Going through a divorce can be a stressful, contentious experience even under the best of…
When you look back over the closest companions you have had in your life, probably at least one of them was a pet. Dogs, cats and other animals often provide emotional support and unconditional love that you may not have found anywhere else, even in your marriage. Unfortunately, if a pet is a member of your family when you go through a divorce, you may find yourself in a difficult battle for obtaining custody of that animal.
Kansas, like most other states, does not recognize pets as family members, companions or even children, as some pet owners feel about their beloved dogs and cats. Because of this, the battle for determining who gets the pet in a divorce often becomes quite emotional and even painful.
Negotiating for custody
As much as you love your furry or feathered companion, it may be difficult to understand how the courts can view your pet as property. Nevertheless, this is the fact in most family courts, and the reason is understandable. Courts are so overwhelmed with child custody matters that to deal with the custody of dogs and cats may create a dangerous backlog that could be detrimental to the well-being of children. The result is that pets often get used by one spouse as leverage or punishment against the other.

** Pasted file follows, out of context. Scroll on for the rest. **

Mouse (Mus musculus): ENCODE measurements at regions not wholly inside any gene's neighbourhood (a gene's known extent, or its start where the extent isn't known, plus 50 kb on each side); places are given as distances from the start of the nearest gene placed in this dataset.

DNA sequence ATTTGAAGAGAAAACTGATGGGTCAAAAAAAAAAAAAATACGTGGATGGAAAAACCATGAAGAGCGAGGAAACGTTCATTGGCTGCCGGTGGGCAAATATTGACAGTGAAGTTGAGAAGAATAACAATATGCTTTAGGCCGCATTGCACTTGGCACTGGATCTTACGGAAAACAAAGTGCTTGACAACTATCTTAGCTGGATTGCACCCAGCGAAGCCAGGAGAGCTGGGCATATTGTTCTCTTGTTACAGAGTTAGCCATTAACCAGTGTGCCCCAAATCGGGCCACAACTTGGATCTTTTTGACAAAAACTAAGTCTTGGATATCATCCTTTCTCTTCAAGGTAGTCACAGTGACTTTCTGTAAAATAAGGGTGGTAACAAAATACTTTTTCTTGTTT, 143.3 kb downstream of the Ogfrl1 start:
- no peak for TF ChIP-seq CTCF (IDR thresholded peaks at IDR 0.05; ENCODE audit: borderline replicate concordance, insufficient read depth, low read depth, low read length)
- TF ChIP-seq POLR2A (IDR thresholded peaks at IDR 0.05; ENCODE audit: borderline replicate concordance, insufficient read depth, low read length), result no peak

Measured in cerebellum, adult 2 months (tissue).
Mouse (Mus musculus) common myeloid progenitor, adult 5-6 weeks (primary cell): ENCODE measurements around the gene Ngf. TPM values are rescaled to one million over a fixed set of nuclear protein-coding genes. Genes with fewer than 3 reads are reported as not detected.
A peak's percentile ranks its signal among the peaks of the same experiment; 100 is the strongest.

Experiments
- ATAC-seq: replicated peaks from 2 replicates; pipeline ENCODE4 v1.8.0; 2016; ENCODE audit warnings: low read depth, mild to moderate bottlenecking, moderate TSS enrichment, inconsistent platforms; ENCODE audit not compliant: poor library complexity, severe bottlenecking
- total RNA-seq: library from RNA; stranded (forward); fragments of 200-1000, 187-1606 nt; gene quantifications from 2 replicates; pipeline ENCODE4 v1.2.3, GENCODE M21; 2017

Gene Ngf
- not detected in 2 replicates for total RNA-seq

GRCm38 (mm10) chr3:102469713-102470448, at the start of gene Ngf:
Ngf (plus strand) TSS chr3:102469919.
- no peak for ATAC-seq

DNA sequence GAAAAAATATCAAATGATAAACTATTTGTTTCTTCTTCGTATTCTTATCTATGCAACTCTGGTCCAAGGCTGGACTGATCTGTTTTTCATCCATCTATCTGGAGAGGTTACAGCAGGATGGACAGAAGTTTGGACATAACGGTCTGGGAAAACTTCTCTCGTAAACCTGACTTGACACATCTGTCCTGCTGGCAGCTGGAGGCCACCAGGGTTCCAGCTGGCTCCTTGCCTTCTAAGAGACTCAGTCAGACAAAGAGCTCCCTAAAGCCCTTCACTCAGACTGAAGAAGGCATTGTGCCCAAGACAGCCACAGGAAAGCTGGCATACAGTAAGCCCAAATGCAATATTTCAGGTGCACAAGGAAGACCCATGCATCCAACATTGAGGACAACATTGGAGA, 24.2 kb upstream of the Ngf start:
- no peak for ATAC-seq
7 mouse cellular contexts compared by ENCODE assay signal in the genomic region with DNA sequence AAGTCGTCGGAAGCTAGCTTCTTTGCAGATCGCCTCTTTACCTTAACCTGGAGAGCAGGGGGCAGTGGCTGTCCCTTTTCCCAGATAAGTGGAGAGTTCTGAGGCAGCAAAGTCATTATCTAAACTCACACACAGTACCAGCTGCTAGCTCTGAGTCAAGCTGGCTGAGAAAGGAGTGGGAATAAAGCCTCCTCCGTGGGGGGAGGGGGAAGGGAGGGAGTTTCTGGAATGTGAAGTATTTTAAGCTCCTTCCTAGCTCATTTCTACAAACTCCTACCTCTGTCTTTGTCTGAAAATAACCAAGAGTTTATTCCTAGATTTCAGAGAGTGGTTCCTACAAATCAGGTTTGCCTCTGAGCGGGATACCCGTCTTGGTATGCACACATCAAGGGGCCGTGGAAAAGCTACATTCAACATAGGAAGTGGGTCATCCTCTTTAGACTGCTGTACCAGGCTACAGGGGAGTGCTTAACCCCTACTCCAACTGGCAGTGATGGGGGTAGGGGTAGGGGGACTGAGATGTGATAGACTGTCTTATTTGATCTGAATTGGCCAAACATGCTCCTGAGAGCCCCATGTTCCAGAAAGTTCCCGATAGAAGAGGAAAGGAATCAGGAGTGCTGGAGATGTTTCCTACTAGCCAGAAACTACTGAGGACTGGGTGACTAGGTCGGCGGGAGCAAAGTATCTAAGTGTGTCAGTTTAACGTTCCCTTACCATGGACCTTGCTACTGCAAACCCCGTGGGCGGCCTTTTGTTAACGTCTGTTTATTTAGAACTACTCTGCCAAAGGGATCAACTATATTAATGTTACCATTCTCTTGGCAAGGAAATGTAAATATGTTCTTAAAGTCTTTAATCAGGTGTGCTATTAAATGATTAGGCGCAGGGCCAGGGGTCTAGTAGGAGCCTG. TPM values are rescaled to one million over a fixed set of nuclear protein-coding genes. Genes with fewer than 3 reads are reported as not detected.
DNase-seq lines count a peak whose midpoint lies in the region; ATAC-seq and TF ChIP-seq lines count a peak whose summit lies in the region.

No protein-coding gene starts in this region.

Even though Kansas does not consider the best interests of the pet during divorce proceedings, you and your spouse may be able to negotiate a pet sharing agreement. You may suggest working out a compromise that answers the following:
- Who will have the pet on which days of the month and for how long?
- Who will make decisions about the pet’s medical treatment, dietary restrictions, vaccinations and other issues of care?
- Who will pay for the animal’s expenses, including food, grooming and other needs?
- Can you or your ex take the pet out of the state on trips?
- Who will ultimately make the decision about when it is time to euthanize the pet and what to do with the pet’s remains?
In many cases, maintaining a civil and cooperative composure helps with negotiations. It is also important to remember that the court may not be able to use its influence to enforce your agreement concerning pet custody, so you would be wise to seek legal advice about your options. You may even be willing